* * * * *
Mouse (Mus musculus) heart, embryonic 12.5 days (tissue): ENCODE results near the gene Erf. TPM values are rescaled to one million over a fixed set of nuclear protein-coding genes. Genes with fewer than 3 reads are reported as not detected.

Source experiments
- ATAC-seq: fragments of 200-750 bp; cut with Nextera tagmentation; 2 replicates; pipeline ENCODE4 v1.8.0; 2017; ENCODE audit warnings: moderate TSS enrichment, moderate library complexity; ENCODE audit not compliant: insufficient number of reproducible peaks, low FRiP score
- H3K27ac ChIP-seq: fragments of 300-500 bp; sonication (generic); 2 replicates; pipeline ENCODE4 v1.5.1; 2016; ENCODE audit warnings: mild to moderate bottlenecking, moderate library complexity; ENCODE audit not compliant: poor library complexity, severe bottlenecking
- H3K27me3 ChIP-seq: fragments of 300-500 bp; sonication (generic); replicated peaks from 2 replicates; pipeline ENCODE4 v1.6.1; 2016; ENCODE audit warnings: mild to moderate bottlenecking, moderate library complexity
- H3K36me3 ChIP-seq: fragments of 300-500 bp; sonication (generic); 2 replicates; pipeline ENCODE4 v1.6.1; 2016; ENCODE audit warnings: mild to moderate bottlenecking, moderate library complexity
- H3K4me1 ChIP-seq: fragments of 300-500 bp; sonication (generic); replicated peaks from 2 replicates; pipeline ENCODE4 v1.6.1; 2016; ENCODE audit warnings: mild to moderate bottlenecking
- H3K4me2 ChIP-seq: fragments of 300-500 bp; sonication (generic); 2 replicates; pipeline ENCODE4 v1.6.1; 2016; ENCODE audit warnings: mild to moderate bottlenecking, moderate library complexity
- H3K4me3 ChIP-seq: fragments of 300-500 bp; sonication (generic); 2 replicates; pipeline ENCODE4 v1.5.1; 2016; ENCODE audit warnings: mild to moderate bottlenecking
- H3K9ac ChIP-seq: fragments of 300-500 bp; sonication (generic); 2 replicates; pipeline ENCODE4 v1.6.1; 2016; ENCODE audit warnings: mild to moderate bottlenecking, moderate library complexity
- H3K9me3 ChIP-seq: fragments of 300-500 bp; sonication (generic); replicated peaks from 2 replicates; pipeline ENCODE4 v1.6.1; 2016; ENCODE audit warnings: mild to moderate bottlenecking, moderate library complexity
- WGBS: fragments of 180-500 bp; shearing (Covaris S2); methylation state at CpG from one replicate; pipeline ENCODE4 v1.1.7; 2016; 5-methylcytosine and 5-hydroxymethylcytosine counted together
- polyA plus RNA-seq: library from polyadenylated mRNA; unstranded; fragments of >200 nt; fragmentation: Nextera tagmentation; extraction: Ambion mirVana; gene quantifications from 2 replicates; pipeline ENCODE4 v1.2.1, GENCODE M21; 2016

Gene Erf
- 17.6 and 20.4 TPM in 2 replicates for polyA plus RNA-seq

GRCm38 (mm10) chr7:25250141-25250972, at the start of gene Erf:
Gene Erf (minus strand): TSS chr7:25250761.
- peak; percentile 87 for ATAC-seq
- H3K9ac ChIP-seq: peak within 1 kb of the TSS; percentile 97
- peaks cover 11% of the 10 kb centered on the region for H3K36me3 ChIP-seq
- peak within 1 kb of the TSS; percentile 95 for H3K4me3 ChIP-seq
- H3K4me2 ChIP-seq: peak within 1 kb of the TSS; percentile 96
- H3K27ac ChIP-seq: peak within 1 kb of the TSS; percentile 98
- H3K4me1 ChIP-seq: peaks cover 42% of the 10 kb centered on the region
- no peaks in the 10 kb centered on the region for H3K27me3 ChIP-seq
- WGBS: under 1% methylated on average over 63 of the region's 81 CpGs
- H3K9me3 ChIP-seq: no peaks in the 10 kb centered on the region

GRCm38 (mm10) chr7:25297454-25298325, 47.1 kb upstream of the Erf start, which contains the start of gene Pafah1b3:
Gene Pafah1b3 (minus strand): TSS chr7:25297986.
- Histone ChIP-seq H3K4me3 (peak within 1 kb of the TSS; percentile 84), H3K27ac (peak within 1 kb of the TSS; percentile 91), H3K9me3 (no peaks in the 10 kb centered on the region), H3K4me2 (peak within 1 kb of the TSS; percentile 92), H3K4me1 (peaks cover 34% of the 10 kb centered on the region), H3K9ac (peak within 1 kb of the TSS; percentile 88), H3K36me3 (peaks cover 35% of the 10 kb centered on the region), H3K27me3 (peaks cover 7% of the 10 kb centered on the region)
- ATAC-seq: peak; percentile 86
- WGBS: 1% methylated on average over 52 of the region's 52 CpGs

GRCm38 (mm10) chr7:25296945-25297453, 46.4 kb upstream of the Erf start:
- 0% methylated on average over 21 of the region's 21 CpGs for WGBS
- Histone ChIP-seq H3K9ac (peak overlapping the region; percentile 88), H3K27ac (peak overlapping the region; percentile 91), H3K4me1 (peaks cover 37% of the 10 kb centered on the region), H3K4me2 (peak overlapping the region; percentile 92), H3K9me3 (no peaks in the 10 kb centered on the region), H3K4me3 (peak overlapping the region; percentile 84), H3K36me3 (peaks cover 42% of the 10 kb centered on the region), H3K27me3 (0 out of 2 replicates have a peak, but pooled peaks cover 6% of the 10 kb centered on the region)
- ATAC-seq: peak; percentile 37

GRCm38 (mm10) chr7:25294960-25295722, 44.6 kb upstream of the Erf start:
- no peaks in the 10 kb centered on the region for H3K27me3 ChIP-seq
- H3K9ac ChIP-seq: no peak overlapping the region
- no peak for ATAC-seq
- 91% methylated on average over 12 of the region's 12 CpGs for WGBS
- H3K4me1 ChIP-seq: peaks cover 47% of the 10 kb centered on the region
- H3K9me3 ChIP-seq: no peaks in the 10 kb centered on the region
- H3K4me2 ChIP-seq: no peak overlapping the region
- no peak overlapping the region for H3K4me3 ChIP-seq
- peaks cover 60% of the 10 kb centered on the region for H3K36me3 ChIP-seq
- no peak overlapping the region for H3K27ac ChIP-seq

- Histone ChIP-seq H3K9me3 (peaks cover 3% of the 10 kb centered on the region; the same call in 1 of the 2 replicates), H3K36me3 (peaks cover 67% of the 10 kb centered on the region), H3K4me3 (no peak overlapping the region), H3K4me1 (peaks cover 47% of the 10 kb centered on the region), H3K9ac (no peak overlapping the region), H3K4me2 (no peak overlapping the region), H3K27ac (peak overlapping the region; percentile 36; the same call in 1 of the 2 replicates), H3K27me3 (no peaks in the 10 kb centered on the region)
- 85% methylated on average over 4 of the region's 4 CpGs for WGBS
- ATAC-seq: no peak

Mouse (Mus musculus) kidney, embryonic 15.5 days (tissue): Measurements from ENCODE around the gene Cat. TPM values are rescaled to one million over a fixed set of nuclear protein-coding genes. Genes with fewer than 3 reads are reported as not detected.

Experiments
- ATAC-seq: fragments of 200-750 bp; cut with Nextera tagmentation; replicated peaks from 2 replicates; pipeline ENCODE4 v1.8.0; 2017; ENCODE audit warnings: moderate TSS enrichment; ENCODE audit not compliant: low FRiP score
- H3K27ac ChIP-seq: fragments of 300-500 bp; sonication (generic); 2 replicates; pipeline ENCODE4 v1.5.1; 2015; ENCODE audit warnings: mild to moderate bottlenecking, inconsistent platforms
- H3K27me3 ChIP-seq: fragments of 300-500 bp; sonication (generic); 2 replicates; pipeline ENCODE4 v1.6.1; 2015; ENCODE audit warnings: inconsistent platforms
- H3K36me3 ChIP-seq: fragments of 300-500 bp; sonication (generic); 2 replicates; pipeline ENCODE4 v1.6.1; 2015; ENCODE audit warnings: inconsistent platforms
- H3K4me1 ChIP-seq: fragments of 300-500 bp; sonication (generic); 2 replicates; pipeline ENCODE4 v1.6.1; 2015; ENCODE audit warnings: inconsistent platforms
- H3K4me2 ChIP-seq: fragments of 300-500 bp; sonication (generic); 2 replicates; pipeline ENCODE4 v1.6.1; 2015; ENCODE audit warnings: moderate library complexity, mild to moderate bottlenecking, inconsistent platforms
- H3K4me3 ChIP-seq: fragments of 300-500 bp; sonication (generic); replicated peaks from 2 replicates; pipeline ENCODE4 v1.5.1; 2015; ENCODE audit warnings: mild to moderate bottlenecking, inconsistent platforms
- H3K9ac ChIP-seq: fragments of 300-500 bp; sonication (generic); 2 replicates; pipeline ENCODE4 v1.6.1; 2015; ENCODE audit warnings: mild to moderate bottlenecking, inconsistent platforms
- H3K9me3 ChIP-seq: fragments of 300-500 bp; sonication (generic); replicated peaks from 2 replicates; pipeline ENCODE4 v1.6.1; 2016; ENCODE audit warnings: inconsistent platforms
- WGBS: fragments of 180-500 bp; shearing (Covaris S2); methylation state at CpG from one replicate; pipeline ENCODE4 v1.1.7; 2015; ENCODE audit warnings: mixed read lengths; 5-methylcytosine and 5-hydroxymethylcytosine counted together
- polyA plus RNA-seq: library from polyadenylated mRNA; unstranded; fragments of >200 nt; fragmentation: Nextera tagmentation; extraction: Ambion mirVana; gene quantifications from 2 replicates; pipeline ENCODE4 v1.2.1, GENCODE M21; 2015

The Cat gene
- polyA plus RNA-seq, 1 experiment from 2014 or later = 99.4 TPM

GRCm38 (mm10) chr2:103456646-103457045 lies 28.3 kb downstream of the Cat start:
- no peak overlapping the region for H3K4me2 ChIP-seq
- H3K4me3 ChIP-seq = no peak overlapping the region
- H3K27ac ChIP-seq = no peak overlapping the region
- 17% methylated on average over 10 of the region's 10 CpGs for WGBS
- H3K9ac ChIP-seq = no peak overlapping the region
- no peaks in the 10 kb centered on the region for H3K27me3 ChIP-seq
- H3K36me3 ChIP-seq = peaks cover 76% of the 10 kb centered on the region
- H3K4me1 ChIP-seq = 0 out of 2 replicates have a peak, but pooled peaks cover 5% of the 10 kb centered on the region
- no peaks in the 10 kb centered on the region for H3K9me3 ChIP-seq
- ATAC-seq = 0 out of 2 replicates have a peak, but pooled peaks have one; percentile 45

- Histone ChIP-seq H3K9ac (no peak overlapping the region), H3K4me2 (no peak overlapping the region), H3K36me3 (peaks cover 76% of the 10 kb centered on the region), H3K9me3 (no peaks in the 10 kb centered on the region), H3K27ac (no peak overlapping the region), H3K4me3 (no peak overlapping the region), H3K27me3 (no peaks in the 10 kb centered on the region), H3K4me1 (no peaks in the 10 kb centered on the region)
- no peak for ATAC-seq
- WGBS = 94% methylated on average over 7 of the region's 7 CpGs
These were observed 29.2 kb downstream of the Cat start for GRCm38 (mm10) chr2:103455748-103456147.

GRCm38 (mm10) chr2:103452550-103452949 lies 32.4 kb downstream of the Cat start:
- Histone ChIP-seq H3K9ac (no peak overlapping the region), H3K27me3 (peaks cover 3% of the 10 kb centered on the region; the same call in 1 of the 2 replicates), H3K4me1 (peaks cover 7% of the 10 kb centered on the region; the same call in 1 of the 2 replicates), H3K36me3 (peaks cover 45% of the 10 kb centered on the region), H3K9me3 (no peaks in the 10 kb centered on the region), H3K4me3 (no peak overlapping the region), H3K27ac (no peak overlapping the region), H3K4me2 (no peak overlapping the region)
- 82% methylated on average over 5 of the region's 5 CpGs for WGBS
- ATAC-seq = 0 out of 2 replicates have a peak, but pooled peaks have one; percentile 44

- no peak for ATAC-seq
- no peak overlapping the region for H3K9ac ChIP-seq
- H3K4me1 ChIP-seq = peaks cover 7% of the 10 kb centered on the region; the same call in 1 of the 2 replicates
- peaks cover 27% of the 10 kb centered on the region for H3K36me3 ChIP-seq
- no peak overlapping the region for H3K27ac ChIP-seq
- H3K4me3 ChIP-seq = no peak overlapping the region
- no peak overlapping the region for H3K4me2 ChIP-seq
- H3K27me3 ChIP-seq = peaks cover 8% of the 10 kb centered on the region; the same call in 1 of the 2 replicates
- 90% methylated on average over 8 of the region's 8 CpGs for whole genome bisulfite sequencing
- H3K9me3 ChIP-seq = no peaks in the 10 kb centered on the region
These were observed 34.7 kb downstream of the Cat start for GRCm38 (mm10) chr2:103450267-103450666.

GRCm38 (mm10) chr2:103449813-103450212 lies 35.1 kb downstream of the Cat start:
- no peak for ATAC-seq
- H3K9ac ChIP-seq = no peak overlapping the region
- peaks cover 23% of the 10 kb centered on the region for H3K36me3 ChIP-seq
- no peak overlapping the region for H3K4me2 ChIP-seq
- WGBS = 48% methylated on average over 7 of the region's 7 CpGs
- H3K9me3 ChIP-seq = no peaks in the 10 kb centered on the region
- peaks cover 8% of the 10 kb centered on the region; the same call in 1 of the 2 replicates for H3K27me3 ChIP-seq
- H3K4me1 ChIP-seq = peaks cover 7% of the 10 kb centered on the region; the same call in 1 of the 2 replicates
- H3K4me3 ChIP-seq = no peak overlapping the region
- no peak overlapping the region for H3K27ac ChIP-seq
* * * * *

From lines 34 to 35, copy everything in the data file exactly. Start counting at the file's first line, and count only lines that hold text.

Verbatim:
- 0% methylated on average over 21 of the region's 21 CpGs for WGBS
- Histone ChIP-seq H3K9ac (peak overlapping the region; percentile 88), H3K27ac (peak overlapping the region; percentile 91), H3K4me1 (peaks cover 37% of the 10 kb centered on the region), H3K4me2 (peak overlapping the region; percentile 92), H3K9me3 (no peaks in the 10 kb centered on the region), H3K4me3 (peak overlapping the region; percentile 84), H3K36me3 (peaks cover 42% of the 10 kb centered on the region), H3K27me3 (0 out of 2 replicates have a peak, but pooled peaks cover 6% of the 10 kb centered on the region)